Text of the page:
The calculations these researchers run to discover the mutated proteins are huge. As biological systems are complex, they explain, many computational problems stemming from the biological problems are so difficult that even supercomputers cannot solve them exactly. This does not, however, prevent them from using HPC to pinpoint the mutated proteins that cause the genetic mutations in cancer.
In the end, this research is very important because new and existing drugs that treat cancer often target cellular signaling pathways. “A better understanding of perturbed [changed] signaling pathways will help design new drugs to target these pathways,” says Xinghua Lu.
And for institutional administrators, highlighting research projects is an opportunity to share a good story with potential donors and students.
Big Data for Global Climate Change
Derek J. Posselt, an associate professor of atmospheric, oceanic, and space sciences at the University of Michigan, uses HPC to study the interactions between global climate change and local-scale clouds and rainfall. Posselt conducts his research using the Infiniband system, which the University of Michigan built out of products from Dell, Mellanox Infiniband, and Data Direct Networks.
The hardware, software, staff and facilities for the system cost roughly $12 million to purchase and run for five years, says Brock Palen, senior HPC system administrator, for the university’s CAEN Advanced Computing office.
The resulting research is incredibly practical.
“We have discovered that, while rainfall and snowfall generally increase in a warming atmosphere, the patterns of precipitation become more local and intense,” says Posselt. The amount, frequency, and intensity of rain and snow have far-reaching effects on human population, ranging from agriculture to city planning to pollution management to ecosystem management and protection, he adds.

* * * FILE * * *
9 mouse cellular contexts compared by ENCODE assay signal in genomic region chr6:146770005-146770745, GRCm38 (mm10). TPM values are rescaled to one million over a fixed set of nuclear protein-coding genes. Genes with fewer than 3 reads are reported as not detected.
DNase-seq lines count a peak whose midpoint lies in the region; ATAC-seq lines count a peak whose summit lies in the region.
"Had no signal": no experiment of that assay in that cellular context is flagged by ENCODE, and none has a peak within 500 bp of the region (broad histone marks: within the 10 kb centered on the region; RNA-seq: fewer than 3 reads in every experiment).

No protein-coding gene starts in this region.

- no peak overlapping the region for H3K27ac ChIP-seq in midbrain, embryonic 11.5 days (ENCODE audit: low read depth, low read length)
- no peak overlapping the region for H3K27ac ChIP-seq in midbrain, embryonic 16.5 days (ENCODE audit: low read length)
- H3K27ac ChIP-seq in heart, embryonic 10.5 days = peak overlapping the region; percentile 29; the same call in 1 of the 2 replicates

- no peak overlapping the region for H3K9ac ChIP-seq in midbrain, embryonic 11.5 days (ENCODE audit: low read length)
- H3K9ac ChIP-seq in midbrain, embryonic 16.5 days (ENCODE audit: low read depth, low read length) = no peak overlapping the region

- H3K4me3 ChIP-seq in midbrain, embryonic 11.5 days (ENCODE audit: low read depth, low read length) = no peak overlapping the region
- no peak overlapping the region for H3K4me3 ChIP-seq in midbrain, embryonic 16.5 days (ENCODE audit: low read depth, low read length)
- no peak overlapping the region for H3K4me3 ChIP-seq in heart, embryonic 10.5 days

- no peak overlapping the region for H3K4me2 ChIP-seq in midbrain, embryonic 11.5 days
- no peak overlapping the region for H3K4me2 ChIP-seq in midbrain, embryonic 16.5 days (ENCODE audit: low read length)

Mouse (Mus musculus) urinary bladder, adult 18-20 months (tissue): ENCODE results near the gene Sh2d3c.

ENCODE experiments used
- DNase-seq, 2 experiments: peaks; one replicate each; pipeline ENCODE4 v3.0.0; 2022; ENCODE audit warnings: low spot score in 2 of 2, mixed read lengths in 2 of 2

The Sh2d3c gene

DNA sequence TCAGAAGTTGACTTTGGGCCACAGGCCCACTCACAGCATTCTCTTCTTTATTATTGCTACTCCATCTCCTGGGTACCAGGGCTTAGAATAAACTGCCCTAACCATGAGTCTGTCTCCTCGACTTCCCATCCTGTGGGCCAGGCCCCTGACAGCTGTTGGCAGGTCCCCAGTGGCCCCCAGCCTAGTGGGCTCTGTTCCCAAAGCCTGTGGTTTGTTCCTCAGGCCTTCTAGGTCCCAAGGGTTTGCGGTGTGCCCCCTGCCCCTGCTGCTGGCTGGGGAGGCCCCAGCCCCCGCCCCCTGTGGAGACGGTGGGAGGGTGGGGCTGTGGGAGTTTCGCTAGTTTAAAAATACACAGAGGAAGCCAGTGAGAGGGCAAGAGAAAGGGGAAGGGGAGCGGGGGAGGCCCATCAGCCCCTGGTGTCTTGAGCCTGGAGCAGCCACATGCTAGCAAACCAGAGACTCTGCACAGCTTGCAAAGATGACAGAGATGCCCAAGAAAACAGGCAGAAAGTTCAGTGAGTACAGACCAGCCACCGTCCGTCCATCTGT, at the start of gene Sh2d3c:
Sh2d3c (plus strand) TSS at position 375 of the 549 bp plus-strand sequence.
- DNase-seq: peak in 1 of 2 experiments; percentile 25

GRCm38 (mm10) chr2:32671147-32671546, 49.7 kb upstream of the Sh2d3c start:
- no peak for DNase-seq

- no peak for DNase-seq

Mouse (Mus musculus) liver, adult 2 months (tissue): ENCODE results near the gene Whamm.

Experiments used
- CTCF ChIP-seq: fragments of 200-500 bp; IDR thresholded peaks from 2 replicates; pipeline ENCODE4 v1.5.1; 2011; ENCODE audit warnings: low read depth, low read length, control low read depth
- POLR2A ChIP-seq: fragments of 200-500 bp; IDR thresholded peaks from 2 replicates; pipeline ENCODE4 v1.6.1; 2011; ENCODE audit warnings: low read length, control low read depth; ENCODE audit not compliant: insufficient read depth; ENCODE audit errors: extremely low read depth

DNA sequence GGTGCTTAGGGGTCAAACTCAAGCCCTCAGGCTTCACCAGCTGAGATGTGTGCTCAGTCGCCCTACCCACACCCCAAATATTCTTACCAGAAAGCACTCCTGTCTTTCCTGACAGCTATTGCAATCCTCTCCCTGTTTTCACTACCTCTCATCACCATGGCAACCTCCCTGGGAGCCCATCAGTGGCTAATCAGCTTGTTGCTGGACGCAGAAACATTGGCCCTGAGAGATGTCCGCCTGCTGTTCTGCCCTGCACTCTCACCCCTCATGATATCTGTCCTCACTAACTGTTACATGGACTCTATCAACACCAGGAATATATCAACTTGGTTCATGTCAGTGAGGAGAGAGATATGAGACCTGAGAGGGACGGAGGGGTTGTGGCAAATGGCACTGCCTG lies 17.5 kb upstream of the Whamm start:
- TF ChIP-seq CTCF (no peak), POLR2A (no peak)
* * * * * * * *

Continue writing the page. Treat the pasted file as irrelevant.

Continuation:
HPC is critical to Posselt’s research in two key areas:
- First, climate change happens on large, continental scales. Studying those scales requires simulations of large horizontal areas. At the same time, circulations of clouds and rainfall happen on scales of only a few kilometers. Studying both the larger and smaller processes simultaneously requires extremely large computational resources—that is, high-performance computing systems.
- Second, it is not enough to predict a single possible outcome of climate change. “It is important to understand the uncertainties inherent in the [weather] system and in our models of the system,” says Posselt. HPC makes it possible to predict a host of different outcomes by running hundreds to millions of computer simulations in a short time.
Climate change and its effect on local weather are among the problems that researchers could not solve if their institutions had not made an investment in HPC. “Most of the results we have obtained would have been impossible without the use of HPC resources. For those results that we could have obtained with ordinary desktop computing, HPC has increased our efficiency by at least an order of magnitude. We obtain results in days with HPC that would have taken months on an ordinary desktop computer,” explains Posselt.
Simulation Technology Development